Many parents have been there: Your child comes home from school, camp or sports with head lice, and you panic. That was exactly what Plainview mother Michelle Geller did when the wingless, bloodsucking insects were found in her 10-year-old daughter Nicole's hair.
"I was hysterical. I started to rip my house apart. I threw out all the pillows, bedding, headbands, brushes and hundreds of dollars of American Girl dolls," says Geller, 39, a teacher who was also concerned that her two other young daughters, also with thick, long hair, could catch lice, too.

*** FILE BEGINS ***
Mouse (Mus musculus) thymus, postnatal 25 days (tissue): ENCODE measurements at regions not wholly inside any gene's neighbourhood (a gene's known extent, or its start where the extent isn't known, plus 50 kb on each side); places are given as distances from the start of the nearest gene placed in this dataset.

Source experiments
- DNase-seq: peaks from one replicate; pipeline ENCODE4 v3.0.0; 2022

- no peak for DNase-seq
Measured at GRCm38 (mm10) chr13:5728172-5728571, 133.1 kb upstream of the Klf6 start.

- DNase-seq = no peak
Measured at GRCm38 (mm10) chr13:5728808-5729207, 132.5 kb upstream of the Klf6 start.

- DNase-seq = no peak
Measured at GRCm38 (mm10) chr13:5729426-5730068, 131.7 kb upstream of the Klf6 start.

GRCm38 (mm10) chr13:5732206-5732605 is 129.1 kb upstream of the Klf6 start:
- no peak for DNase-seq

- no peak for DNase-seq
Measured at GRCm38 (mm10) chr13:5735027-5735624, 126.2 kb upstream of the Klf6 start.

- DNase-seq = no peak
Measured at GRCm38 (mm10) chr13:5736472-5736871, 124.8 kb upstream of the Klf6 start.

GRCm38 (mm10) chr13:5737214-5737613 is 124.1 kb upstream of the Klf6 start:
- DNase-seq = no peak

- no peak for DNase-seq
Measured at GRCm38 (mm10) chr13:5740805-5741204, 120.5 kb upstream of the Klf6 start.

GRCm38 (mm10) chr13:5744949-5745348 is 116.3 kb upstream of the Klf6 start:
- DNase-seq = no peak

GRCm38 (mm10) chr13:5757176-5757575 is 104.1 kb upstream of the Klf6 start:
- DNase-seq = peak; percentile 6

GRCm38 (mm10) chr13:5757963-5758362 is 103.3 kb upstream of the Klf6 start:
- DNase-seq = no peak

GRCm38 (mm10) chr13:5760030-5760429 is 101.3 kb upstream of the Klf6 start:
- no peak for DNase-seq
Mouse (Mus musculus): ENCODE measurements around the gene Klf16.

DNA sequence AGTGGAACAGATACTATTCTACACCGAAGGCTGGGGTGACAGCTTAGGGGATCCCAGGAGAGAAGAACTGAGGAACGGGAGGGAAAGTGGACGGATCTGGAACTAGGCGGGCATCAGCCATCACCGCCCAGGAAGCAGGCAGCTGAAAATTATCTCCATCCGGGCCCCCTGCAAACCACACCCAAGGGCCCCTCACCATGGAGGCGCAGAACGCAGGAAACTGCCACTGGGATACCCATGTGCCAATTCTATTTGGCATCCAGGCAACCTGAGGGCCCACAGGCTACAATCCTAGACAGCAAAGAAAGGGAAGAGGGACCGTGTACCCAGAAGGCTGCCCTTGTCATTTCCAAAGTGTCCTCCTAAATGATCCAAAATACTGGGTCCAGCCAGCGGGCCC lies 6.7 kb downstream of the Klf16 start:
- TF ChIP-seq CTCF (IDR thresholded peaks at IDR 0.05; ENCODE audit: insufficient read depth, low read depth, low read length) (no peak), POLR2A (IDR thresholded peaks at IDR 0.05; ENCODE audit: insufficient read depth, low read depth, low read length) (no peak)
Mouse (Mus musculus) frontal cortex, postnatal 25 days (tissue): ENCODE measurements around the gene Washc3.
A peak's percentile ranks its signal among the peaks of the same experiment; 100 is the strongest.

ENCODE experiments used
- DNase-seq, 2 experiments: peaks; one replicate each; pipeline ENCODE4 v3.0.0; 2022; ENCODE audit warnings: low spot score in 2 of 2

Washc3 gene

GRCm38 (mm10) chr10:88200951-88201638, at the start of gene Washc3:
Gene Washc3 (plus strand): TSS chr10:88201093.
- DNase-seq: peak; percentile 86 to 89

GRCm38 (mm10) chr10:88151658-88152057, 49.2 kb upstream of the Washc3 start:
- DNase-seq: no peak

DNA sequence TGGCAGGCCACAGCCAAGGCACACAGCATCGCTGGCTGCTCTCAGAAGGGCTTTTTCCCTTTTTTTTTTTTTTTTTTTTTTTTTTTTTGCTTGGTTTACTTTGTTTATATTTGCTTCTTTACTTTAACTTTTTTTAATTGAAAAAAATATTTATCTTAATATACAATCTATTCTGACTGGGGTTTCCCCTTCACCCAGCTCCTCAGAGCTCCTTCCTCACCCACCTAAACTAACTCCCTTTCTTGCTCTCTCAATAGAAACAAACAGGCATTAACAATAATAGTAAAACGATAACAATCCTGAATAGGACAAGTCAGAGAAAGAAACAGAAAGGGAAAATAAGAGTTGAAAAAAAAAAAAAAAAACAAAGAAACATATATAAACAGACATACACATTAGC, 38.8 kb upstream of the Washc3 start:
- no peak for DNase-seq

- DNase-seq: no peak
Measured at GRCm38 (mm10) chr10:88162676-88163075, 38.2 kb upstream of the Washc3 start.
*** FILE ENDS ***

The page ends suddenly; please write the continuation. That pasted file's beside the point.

Geller had two choices -- get treatment or do it herself. But if she did it herself with over-the-counter remedies, she'd be right in the middle of a raging debate on the safety and effectiveness of home treatments.
The topical drugs used to treat lice are insecticides and can be dangerous if they are misused or overused, according to the federal Centers for Disease Control and Prevention. The agency encourages people to avoid overusing lice medication unless instructed by a pharmacist or physician. Other recommendations include not treating an infested person more than two to three times with the same medication and avoiding the use of multiple head lice drugs at the same time.
For Geller, treatment with some of the over-the-counter products was not an option. "I was not putting pesticides on my kid's head. These over-the-counter products have so many chemicals in them. I don't know what the risks or side effects of using them are," she says.